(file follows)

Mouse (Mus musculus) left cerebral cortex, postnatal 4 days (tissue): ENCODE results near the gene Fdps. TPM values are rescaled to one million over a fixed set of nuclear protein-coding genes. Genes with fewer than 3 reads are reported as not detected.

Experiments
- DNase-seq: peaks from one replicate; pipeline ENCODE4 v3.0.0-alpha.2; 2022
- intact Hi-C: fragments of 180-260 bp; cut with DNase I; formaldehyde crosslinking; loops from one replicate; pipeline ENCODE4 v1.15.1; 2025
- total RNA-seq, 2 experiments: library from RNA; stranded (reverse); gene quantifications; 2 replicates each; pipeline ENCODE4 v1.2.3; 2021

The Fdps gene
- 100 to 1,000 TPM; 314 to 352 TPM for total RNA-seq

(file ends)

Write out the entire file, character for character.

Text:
Mouse (Mus musculus) left cerebral cortex, postnatal 4 days (tissue): ENCODE results near the gene Fdps. TPM values are rescaled to one million over a fixed set of nuclear protein-coding genes. Genes with fewer than 3 reads are reported as not detected.

Experiments
- DNase-seq: peaks from one replicate; pipeline ENCODE4 v3.0.0-alpha.2; 2022
- intact Hi-C: fragments of 180-260 bp; cut with DNase I; formaldehyde crosslinking; loops from one replicate; pipeline ENCODE4 v1.15.1; 2025
- total RNA-seq, 2 experiments: library from RNA; stranded (reverse); gene quantifications; 2 replicates each; pipeline ENCODE4 v1.2.3; 2021

The Fdps gene
- 100 to 1,000 TPM; 314 to 352 TPM for total RNA-seq